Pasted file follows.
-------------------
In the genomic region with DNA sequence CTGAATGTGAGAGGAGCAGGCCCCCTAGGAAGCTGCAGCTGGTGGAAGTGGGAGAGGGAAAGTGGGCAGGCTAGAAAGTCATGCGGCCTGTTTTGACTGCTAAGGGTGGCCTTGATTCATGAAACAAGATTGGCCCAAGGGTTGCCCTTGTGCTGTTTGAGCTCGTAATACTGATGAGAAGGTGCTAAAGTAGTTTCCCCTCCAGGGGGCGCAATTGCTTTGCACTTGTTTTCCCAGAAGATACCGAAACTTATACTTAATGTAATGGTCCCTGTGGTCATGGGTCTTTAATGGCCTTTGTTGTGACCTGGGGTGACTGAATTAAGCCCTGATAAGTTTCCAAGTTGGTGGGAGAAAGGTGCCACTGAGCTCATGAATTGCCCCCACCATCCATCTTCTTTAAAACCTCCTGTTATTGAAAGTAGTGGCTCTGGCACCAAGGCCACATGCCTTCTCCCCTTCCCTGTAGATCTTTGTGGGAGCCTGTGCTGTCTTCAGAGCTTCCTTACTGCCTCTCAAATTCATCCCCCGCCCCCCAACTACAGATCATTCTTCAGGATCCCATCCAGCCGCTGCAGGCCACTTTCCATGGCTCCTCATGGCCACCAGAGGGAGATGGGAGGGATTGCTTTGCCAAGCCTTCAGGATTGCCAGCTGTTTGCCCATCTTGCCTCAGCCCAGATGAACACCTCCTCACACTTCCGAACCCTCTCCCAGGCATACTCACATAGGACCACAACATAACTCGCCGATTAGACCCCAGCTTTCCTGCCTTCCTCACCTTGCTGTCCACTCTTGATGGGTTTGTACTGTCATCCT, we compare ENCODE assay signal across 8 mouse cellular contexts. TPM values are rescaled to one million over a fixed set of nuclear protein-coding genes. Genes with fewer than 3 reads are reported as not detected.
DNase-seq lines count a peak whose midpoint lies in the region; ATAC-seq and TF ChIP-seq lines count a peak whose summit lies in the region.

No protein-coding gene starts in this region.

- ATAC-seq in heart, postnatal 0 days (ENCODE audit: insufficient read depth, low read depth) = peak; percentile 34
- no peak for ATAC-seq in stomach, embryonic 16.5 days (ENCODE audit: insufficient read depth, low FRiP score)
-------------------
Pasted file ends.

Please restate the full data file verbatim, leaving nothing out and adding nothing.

In the genomic region with DNA sequence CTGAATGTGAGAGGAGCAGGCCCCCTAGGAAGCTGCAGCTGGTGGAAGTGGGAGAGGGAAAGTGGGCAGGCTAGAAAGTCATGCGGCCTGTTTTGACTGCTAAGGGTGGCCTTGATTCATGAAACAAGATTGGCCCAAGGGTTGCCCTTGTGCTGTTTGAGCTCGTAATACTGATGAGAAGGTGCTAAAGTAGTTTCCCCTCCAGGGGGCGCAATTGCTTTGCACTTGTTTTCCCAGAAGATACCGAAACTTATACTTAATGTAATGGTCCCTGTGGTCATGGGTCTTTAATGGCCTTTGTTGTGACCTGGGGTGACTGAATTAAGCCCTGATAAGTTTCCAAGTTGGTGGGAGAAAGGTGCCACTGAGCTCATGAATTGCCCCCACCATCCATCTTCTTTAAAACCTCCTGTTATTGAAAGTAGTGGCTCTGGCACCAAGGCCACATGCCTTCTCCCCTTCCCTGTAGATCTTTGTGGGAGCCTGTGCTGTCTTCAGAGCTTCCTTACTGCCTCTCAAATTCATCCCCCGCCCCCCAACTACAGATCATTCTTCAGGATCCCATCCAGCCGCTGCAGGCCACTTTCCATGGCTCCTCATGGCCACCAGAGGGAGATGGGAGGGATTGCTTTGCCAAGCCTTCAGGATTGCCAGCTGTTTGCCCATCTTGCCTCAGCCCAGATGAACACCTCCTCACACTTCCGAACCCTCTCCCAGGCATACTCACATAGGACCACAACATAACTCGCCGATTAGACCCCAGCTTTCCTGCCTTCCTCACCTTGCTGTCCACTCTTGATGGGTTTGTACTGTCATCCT, we compare ENCODE assay signal across 8 mouse cellular contexts. TPM values are rescaled to one million over a fixed set of nuclear protein-coding genes. Genes with fewer than 3 reads are reported as not detected.
DNase-seq lines count a peak whose midpoint lies in the region; ATAC-seq and TF ChIP-seq lines count a peak whose summit lies in the region.

No protein-coding gene starts in this region.

- ATAC-seq in heart, postnatal 0 days (ENCODE audit: insufficient read depth, low read depth) = peak; percentile 34
- no peak for ATAC-seq in stomach, embryonic 16.5 days (ENCODE audit: insufficient read depth, low FRiP score)